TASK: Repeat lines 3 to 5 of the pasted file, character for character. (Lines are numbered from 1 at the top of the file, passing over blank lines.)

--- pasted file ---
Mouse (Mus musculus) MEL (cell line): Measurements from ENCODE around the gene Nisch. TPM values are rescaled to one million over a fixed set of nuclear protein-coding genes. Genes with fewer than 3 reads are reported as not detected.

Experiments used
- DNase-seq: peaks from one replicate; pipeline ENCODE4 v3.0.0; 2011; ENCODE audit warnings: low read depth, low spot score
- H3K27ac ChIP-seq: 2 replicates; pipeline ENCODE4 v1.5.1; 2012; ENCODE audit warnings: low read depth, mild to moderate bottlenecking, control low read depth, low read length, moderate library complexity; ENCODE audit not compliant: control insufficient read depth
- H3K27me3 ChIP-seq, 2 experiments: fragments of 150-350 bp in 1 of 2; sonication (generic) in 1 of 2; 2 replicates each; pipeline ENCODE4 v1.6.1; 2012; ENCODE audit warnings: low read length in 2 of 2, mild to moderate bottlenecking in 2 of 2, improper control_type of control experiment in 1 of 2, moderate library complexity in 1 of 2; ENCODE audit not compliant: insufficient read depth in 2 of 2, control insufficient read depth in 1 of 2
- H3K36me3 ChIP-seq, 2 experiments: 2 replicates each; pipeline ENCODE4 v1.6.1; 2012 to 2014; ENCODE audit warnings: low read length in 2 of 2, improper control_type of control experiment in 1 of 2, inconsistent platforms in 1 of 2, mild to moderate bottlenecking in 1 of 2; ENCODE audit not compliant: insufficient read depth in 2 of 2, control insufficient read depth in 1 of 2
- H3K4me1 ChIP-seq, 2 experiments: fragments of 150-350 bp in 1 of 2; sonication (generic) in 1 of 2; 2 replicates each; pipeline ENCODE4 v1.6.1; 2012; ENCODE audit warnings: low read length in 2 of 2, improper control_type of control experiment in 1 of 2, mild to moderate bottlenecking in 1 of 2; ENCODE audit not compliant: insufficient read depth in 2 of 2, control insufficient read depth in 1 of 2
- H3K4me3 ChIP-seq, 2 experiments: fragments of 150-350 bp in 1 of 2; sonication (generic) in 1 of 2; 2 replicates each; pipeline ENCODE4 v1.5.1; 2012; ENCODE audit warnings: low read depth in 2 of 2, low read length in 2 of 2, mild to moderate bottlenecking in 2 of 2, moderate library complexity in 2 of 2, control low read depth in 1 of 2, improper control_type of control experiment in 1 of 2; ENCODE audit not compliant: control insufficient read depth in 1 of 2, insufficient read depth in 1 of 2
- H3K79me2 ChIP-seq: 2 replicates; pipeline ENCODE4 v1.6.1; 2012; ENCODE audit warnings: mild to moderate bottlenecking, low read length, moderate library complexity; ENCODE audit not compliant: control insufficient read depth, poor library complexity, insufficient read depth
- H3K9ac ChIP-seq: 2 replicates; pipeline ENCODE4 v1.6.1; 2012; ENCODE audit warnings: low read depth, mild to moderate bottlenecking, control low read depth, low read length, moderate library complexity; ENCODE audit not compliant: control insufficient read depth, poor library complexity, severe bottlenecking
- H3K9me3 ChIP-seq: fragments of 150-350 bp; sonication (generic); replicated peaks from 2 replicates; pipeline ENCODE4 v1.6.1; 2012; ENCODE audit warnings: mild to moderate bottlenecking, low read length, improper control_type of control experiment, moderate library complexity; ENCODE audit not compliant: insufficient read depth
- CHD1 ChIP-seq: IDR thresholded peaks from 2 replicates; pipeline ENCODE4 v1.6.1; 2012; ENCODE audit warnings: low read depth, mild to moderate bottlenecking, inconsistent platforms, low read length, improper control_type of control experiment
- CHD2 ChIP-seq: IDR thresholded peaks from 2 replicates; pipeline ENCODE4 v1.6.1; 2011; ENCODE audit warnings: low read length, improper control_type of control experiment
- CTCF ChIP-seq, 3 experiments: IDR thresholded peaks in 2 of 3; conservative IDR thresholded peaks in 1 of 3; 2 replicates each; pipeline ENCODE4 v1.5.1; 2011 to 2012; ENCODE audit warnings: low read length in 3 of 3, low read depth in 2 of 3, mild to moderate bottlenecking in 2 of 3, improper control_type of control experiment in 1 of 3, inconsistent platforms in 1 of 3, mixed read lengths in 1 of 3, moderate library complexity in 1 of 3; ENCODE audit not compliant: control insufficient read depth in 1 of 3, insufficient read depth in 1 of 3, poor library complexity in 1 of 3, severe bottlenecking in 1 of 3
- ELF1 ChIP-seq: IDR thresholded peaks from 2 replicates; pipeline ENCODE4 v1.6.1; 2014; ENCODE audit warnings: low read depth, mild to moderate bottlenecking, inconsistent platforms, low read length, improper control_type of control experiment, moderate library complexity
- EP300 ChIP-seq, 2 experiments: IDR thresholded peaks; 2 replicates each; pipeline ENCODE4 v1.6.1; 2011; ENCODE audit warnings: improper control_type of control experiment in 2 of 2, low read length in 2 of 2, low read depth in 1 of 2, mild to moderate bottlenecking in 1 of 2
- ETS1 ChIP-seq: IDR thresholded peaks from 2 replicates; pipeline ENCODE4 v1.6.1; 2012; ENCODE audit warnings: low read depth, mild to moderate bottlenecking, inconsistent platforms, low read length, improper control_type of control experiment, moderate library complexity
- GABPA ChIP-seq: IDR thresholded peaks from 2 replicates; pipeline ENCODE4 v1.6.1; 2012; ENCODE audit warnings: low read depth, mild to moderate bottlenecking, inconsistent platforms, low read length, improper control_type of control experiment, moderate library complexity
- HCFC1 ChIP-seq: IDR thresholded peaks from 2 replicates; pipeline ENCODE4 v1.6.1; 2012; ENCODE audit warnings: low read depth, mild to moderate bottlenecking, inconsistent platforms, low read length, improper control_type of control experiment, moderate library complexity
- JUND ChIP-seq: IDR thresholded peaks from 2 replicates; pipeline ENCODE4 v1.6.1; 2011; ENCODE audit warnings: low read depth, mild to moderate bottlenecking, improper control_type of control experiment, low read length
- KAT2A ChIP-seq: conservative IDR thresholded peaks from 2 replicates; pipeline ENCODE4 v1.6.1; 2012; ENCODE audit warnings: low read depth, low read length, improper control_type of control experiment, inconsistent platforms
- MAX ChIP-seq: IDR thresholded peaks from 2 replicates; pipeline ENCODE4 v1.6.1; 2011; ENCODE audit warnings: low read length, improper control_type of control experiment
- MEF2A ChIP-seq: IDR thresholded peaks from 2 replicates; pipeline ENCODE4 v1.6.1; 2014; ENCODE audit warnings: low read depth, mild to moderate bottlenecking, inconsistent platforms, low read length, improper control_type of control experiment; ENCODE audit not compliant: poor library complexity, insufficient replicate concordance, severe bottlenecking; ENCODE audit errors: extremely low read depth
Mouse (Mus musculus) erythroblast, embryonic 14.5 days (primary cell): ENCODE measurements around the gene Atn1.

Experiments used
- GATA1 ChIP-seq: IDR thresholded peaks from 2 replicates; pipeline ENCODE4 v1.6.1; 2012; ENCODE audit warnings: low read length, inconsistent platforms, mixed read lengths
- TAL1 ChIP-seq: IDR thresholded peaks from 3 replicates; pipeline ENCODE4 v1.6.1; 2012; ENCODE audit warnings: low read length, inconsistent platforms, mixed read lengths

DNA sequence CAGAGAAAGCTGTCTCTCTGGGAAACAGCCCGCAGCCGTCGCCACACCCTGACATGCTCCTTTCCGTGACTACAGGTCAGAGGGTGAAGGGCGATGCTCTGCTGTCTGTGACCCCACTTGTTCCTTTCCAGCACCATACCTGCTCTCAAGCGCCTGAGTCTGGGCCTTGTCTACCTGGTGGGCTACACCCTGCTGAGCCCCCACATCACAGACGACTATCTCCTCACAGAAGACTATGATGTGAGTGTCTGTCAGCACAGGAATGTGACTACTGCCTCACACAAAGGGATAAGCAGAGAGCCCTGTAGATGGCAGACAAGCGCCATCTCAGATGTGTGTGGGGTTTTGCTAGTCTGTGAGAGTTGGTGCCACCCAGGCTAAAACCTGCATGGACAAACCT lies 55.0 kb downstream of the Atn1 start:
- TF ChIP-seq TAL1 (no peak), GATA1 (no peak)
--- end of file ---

- DNase-seq: peaks from one replicate; pipeline ENCODE4 v3.0.0; 2011; ENCODE audit warnings: low read depth, low spot score
- H3K27ac ChIP-seq: 2 replicates; pipeline ENCODE4 v1.5.1; 2012; ENCODE audit warnings: low read depth, mild to moderate bottlenecking, control low read depth, low read length, moderate library complexity; ENCODE audit not compliant: control insufficient read depth
- H3K27me3 ChIP-seq, 2 experiments: fragments of 150-350 bp in 1 of 2; sonication (generic) in 1 of 2; 2 replicates each; pipeline ENCODE4 v1.6.1; 2012; ENCODE audit warnings: low read length in 2 of 2, mild to moderate bottlenecking in 2 of 2, improper control_type of control experiment in 1 of 2, moderate library complexity in 1 of 2; ENCODE audit not compliant: insufficient read depth in 2 of 2, control insufficient read depth in 1 of 2